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Yoga solutions: Ashtanga teacher Mary Kay West answers your burning yoga questions.

The following questions have been asked by my students and represent problems that are often encountered in the practice of yoga both at home and in the classroom. The answers presented have been helpful for most people most of the time but should by no means take the place of the advice of your doctor or alternative health practitioner. Also, seeking the advice of a qualified, professional yoga instructor in person is always the best solution!

Q. Performing standing poses like triangle pose causes pain along the inner side of the front knee (if performing the right side, the right knee). What can I do to relieve the discomfort?

--Joe Taft, Asheville, N.C.

A. Pain and discomfort along the medial side of the knee in triangle and related poses is common and often related to misalignment of the knee in relation to the hip and/or ankle, as well as overextension of the knee joint itself. The problem can be reduced or eliminated by checking your basic alignment of the front leg as follows: stand with your back about four inches away from a wall with your feet three to four feet apart. Turning the right foot directly forward until the outer edge of that foot is parallel to the wall, fold to the right into triangle pose. In correct alignment, the outer edge of the right foot, the right outer knee, and the right outer hip should all be the same distance away from the wall. Next, make sure that you keep a very small bend in the right knee, just enough to keep a sense of the back of that knee feeling "soft." Finally, creating a lift of the inner right arch and ankle will reduce stress along the inner knee. Let a qualified yoga teacher assess your pose and help you fine tune the alignment and action of this wonderful, chakra balancing asana. With correct practice, this pose brings strength and balance to the development of the legs, hips, and ankles. Spiritually, the pose brings a sense of grounding to the earth while developing connection to that which is greater than the individual self. Enjoy!

Q. Is it O.K. to practice with yoga video tapes at home instead of taking classes?

--Ed Baldson, SanDiego, CA

A. Your interest in yoga and your willingness to practice on your own will surely bring many benefits physically, mentally, and spiritually. However, while there are many expertly produced videos by yogis of world renown available for home practice, it is best to use them to compliment the instruction you receive from a qualified yoga teacher. The reasons are many, but a most important one is that each yoga posture (asana) must be practiced according to each individual's ability and limitations, strengths and weaknesses. These abilities and limitations are both physical and mental. The best course of your practice can only be assessed by a teacher in class where appropriate individualization of the postures can be made. Also, as your practice of yoga continues, the likelihood of injury may increase without the trained eye of a teacher to watch your progress, adjusting postures to your changing needs. With the guidance of an objective eye, your body/mind awareness will expand and deepen. Without it, you may tend to remain in comfortable patterns of movement and thought, limiting the potential benefits of yoga. If for some reason you are unable to leave home for classes there are many yoga teachers willing to conduct private lessens. Good luck!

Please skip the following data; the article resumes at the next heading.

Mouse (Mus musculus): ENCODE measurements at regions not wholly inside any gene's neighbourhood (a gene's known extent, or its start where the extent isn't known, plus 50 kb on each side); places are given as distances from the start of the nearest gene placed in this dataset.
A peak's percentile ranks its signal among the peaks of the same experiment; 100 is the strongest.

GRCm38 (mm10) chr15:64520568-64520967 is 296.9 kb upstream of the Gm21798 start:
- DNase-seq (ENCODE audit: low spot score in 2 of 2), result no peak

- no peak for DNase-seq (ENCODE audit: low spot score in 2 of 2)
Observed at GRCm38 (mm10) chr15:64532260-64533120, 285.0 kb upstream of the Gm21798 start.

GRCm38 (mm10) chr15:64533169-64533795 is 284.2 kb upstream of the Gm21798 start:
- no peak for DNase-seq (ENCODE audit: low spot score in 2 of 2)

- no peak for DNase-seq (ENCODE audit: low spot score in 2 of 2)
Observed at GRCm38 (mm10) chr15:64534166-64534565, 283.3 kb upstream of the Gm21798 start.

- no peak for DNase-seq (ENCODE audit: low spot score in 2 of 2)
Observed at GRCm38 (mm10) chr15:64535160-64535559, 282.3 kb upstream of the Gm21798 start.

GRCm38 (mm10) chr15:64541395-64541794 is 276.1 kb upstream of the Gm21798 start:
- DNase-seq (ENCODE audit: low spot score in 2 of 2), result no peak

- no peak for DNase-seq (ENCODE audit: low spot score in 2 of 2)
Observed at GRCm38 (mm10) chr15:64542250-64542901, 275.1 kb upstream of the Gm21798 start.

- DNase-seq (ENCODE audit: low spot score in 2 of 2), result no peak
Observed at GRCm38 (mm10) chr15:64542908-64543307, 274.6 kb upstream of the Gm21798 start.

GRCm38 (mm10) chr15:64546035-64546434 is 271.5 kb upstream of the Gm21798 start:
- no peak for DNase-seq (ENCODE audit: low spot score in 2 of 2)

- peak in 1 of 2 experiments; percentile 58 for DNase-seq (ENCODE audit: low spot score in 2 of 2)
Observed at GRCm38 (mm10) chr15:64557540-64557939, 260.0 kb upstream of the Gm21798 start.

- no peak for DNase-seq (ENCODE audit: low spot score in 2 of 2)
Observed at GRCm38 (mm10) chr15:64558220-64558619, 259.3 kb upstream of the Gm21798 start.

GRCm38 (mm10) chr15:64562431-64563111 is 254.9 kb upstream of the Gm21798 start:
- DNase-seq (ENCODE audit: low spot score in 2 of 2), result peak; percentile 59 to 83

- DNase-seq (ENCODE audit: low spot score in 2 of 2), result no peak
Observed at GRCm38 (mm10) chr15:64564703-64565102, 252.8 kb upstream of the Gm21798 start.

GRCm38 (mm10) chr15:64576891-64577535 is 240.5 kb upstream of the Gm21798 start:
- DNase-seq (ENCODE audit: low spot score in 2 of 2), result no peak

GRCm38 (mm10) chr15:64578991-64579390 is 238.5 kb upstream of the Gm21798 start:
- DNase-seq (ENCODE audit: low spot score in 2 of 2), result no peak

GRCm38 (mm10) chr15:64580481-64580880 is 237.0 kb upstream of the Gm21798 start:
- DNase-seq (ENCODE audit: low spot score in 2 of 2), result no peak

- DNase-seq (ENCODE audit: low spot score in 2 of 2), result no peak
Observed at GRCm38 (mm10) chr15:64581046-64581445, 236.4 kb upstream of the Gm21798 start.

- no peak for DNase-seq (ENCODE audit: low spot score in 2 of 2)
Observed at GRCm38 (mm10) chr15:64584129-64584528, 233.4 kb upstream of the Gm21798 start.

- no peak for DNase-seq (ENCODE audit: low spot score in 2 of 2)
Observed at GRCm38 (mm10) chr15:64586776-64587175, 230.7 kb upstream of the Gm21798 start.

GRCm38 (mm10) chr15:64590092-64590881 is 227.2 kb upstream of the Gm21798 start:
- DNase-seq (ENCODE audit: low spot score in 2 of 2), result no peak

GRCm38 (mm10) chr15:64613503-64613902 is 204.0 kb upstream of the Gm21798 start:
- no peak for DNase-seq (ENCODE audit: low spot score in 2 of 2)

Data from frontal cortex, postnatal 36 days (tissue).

Q. Is there anything in the chanting of OM in my yoga classes that would be offensive to my Christian beliefs?

--Judy McClung, Asheville, NC

A. No. Let's look at it this way ... it is certain that OM is the oldest mantra or sound of spiritual power known to the sages of India. While its origin is somewhat obscure, Vihari-Lala Mitra in the Yoga-Vasishtha has made a link between the word OM and Amen, and many scholars feel this connection to be philosophically valid. All agree that OM is the vocalization of an actual sound or vibration which pervades the entire universe and is audible to those in higher states of consciousness. In India, this is also known as "all this" which means that OM is the universe as a totality, not a conglomerate of individual parts as we experience in ordinary states of consciousness. OM is, then, the primordial sound that reveals itself to the "inner ear" of the practitioner who has controlled the mind and senses. Chanting OM elevates the consciousness of the chanter towards this sense of unification with the "all this", the "Absolute", God or Jesus of Christianity, or any other concept of that which is greater than our ego-based identity. Therefore, chanting OM is intended only to enhance your spiritual life however you choose to practice it. As the Rig-Veda (1.64.46) says, "There is a single Truth but the wise call it by different names."

Mary Kay West has been teaching yoga since 1991. She is certified by Integrative Yoga Therapy and is trained in both the Iyengar and Ashtanga traditions. She currently owns and operates the Yoga Loft in Asheville, North Carolina. Submit questions for Yoga Solutions to Mary Kay West, 14 Brookwood Rd. Asheville, NC, 28804 or email questions to
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Author:West, Mary Kay
Publication:New Life Journal
Article Type:Brief Article
Date:Feb 1, 2002
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